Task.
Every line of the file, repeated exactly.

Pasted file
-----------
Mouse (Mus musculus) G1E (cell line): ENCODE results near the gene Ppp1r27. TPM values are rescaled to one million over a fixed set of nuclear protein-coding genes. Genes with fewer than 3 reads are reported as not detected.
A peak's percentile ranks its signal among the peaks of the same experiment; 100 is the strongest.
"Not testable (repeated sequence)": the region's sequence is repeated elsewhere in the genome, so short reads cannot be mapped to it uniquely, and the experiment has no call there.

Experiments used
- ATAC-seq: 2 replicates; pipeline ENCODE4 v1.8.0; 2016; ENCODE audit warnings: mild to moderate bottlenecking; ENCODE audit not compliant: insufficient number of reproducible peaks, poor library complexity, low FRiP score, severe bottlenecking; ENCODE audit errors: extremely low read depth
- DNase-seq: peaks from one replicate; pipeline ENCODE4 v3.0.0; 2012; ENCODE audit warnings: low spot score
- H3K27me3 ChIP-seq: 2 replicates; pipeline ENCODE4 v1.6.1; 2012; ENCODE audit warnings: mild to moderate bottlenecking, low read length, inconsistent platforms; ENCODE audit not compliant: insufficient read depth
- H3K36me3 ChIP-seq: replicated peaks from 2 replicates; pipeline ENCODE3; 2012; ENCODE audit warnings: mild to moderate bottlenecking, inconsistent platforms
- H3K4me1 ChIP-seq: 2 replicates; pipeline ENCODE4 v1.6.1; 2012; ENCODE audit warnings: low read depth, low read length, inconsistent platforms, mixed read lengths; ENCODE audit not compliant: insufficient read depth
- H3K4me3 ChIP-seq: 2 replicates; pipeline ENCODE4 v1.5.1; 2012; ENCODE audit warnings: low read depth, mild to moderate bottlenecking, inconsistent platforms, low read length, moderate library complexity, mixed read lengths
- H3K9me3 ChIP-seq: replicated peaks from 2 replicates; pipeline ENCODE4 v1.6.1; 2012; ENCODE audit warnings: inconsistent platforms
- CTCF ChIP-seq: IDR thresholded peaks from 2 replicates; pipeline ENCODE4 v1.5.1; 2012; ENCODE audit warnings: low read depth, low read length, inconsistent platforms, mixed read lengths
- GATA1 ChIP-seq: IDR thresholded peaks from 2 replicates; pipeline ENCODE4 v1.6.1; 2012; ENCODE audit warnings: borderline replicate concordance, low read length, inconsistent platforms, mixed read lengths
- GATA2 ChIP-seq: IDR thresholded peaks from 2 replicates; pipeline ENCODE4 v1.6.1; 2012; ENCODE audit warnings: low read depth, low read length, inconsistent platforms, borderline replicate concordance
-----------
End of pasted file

Mouse (Mus musculus) G1E (cell line): ENCODE results near the gene Ppp1r27. TPM values are rescaled to one million over a fixed set of nuclear protein-coding genes. Genes with fewer than 3 reads are reported as not detected.
A peak's percentile ranks its signal among the peaks of the same experiment; 100 is the strongest.
"Not testable (repeated sequence)": the region's sequence is repeated elsewhere in the genome, so short reads cannot be mapped to it uniquely, and the experiment has no call there.

Experiments used
- ATAC-seq: 2 replicates; pipeline ENCODE4 v1.8.0; 2016; ENCODE audit warnings: mild to moderate bottlenecking; ENCODE audit not compliant: insufficient number of reproducible peaks, poor library complexity, low FRiP score, severe bottlenecking; ENCODE audit errors: extremely low read depth
- DNase-seq: peaks from one replicate; pipeline ENCODE4 v3.0.0; 2012; ENCODE audit warnings: low spot score
- H3K27me3 ChIP-seq: 2 replicates; pipeline ENCODE4 v1.6.1; 2012; ENCODE audit warnings: mild to moderate bottlenecking, low read length, inconsistent platforms; ENCODE audit not compliant: insufficient read depth
- H3K36me3 ChIP-seq: replicated peaks from 2 replicates; pipeline ENCODE3; 2012; ENCODE audit warnings: mild to moderate bottlenecking, inconsistent platforms
- H3K4me1 ChIP-seq: 2 replicates; pipeline ENCODE4 v1.6.1; 2012; ENCODE audit warnings: low read depth, low read length, inconsistent platforms, mixed read lengths; ENCODE audit not compliant: insufficient read depth
- H3K4me3 ChIP-seq: 2 replicates; pipeline ENCODE4 v1.5.1; 2012; ENCODE audit warnings: low read depth, mild to moderate bottlenecking, inconsistent platforms, low read length, moderate library complexity, mixed read lengths
- H3K9me3 ChIP-seq: replicated peaks from 2 replicates; pipeline ENCODE4 v1.6.1; 2012; ENCODE audit warnings: inconsistent platforms
- CTCF ChIP-seq: IDR thresholded peaks from 2 replicates; pipeline ENCODE4 v1.5.1; 2012; ENCODE audit warnings: low read depth, low read length, inconsistent platforms, mixed read lengths
- GATA1 ChIP-seq: IDR thresholded peaks from 2 replicates; pipeline ENCODE4 v1.6.1; 2012; ENCODE audit warnings: borderline replicate concordance, low read length, inconsistent platforms, mixed read lengths
- GATA2 ChIP-seq: IDR thresholded peaks from 2 replicates; pipeline ENCODE4 v1.6.1; 2012; ENCODE audit warnings: low read depth, low read length, inconsistent platforms, borderline replicate concordance